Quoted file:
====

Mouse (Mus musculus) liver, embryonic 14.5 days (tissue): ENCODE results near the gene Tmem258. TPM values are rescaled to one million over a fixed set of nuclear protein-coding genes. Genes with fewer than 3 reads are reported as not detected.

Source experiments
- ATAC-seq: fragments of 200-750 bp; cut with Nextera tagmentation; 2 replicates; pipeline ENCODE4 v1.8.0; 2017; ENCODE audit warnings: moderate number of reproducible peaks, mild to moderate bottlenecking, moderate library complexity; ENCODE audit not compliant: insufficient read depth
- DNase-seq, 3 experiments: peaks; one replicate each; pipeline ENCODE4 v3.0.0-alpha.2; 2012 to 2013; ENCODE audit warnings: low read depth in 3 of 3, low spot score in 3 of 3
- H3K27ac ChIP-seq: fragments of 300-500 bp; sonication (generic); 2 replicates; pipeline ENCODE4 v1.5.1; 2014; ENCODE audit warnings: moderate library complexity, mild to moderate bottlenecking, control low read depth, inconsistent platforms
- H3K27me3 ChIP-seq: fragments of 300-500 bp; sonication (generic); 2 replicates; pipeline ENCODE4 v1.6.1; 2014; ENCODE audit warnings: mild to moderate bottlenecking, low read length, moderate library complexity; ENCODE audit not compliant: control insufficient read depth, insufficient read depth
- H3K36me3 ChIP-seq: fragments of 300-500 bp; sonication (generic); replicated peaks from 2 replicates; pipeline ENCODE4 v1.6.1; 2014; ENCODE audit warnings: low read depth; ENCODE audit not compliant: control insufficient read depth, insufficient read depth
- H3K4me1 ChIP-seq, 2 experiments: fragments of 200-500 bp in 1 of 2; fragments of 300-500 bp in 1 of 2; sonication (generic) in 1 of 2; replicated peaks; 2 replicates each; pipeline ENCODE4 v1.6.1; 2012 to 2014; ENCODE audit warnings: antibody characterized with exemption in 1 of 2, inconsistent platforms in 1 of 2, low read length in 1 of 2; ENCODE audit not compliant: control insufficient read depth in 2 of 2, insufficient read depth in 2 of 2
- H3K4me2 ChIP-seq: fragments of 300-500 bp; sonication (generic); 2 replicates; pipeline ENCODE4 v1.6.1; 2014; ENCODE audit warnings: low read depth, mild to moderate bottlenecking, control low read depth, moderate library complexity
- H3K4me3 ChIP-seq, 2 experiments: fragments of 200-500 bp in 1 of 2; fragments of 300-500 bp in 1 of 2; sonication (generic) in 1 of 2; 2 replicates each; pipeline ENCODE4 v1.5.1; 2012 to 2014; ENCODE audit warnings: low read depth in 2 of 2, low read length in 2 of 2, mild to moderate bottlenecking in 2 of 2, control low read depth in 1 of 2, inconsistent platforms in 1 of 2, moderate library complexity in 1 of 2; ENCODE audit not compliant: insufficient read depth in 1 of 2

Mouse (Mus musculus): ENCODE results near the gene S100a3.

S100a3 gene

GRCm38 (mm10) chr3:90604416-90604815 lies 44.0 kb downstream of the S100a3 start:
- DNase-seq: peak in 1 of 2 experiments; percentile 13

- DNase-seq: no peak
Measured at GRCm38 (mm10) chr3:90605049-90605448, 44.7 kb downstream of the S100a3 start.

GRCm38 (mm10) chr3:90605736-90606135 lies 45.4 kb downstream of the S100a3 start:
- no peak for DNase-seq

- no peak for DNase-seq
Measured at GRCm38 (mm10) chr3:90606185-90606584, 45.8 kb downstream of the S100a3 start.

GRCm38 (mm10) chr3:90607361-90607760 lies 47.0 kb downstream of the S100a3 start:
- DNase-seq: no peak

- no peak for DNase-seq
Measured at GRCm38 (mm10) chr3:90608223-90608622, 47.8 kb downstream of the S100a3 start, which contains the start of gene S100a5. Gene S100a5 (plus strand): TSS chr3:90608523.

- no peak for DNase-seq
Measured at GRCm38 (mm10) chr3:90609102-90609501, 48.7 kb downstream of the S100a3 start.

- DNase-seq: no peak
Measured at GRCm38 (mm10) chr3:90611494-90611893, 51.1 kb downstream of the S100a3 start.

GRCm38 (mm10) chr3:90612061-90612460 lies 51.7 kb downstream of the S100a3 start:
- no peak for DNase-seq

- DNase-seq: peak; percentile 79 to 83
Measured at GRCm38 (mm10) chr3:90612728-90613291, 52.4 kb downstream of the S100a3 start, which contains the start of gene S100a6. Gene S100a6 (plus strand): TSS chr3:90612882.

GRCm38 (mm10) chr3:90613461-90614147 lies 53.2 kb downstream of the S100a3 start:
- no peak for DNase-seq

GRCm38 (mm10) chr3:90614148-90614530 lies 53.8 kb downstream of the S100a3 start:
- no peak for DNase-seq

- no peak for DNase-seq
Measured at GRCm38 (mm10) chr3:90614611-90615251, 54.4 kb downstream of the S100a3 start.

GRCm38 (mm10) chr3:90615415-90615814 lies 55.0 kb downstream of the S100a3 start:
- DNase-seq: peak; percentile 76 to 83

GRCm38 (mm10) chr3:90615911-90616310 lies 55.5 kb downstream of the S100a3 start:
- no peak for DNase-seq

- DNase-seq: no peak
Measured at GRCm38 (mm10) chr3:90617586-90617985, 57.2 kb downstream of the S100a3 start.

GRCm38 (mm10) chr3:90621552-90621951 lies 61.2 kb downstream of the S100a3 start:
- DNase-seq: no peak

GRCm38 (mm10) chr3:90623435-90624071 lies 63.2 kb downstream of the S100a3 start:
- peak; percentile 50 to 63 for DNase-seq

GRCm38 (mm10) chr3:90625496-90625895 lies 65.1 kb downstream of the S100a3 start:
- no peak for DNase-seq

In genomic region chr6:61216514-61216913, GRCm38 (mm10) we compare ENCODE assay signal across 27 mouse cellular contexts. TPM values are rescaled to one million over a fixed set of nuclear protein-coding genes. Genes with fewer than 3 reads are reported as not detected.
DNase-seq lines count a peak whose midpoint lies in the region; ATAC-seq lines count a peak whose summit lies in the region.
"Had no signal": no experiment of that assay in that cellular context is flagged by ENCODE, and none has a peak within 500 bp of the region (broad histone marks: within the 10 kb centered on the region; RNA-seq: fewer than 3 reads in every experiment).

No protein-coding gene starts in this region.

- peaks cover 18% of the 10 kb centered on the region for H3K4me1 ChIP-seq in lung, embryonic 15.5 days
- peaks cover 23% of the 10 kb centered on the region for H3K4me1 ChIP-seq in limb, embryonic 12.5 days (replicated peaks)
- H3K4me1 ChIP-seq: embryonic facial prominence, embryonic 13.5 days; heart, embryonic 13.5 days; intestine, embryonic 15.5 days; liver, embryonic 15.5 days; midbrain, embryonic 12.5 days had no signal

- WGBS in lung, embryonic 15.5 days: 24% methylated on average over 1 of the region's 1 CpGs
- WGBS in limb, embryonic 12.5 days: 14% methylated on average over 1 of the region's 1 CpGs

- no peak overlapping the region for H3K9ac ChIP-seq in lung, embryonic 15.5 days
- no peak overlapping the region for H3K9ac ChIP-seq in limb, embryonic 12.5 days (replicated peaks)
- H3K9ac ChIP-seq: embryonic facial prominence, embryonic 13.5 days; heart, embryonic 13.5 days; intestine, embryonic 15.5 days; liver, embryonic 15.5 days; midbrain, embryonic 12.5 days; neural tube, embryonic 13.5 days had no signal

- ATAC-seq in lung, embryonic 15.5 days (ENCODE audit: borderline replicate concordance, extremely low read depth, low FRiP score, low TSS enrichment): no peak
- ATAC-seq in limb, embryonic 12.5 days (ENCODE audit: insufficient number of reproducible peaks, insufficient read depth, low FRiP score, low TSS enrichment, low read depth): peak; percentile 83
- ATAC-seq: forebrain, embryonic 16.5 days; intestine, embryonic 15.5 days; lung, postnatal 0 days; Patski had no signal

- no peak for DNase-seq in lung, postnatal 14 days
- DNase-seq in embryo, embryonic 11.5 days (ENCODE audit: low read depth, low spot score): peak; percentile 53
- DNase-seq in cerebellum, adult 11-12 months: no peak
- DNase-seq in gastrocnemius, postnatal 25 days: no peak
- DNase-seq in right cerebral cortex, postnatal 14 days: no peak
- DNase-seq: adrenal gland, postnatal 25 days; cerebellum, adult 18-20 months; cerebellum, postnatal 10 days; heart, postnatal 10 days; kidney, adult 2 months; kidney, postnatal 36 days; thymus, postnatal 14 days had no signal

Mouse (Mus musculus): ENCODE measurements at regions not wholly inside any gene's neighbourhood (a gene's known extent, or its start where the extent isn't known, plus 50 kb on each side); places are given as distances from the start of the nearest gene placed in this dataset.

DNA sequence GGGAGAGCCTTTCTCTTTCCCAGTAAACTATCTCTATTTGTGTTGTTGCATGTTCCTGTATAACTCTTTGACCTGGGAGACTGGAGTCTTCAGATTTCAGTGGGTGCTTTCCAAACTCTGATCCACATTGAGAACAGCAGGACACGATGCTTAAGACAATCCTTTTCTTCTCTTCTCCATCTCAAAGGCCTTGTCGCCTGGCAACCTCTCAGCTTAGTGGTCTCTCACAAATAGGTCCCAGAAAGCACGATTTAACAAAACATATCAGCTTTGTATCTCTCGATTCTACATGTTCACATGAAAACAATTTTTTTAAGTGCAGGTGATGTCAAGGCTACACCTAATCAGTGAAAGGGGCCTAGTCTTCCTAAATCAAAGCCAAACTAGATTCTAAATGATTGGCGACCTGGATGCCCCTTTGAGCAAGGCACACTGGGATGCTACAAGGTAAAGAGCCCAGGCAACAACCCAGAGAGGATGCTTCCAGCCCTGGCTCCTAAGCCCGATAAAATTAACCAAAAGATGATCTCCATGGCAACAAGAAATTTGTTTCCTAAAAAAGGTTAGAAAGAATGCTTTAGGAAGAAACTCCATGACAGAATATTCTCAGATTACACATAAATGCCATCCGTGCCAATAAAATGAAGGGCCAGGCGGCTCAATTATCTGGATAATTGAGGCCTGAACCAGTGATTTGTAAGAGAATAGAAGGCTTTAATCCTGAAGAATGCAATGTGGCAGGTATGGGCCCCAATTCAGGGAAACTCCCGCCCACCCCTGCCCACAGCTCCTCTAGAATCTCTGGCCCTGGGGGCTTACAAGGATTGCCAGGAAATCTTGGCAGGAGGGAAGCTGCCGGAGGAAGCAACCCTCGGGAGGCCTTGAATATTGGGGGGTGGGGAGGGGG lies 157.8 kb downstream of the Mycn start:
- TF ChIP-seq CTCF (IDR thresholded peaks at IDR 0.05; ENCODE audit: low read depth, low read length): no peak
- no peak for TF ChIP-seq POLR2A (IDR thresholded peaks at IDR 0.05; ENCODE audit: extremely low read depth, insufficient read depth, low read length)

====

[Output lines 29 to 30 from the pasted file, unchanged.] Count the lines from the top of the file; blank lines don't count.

GRCm38 (mm10) chr3:90612061-90612460 lies 51.7 kb downstream of the S100a3 start:
- no peak for DNase-seq